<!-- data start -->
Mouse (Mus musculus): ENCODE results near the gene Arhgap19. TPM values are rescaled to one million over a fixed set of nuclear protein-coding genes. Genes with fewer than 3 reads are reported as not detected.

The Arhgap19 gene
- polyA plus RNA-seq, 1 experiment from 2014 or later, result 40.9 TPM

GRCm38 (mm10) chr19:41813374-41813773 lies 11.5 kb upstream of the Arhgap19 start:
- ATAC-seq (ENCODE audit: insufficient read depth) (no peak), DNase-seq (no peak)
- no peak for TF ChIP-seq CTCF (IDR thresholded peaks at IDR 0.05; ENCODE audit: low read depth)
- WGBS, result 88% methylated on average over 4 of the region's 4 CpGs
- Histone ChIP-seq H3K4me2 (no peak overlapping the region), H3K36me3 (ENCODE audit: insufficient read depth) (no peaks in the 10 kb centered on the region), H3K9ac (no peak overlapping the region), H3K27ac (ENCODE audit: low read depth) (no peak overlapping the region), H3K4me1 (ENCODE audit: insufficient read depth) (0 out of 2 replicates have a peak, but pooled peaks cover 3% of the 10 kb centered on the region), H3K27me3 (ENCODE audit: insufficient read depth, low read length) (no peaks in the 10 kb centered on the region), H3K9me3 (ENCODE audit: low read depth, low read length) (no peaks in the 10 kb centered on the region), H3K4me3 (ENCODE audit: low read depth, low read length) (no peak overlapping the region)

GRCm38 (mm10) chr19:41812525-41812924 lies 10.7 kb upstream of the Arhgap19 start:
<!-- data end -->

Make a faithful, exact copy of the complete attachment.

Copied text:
Mouse (Mus musculus): ENCODE results near the gene Arhgap19. TPM values are rescaled to one million over a fixed set of nuclear protein-coding genes. Genes with fewer than 3 reads are reported as not detected.

The Arhgap19 gene
- polyA plus RNA-seq, 1 experiment from 2014 or later, result 40.9 TPM

GRCm38 (mm10) chr19:41813374-41813773 lies 11.5 kb upstream of the Arhgap19 start:
- ATAC-seq (ENCODE audit: insufficient read depth) (no peak), DNase-seq (no peak)
- no peak for TF ChIP-seq CTCF (IDR thresholded peaks at IDR 0.05; ENCODE audit: low read depth)
- WGBS, result 88% methylated on average over 4 of the region's 4 CpGs
- Histone ChIP-seq H3K4me2 (no peak overlapping the region), H3K36me3 (ENCODE audit: insufficient read depth) (no peaks in the 10 kb centered on the region), H3K9ac (no peak overlapping the region), H3K27ac (ENCODE audit: low read depth) (no peak overlapping the region), H3K4me1 (ENCODE audit: insufficient read depth) (0 out of 2 replicates have a peak, but pooled peaks cover 3% of the 10 kb centered on the region), H3K27me3 (ENCODE audit: insufficient read depth, low read length) (no peaks in the 10 kb centered on the region), H3K9me3 (ENCODE audit: low read depth, low read length) (no peaks in the 10 kb centered on the region), H3K4me3 (ENCODE audit: low read depth, low read length) (no peak overlapping the region)

GRCm38 (mm10) chr19:41812525-41812924 lies 10.7 kb upstream of the Arhgap19 start: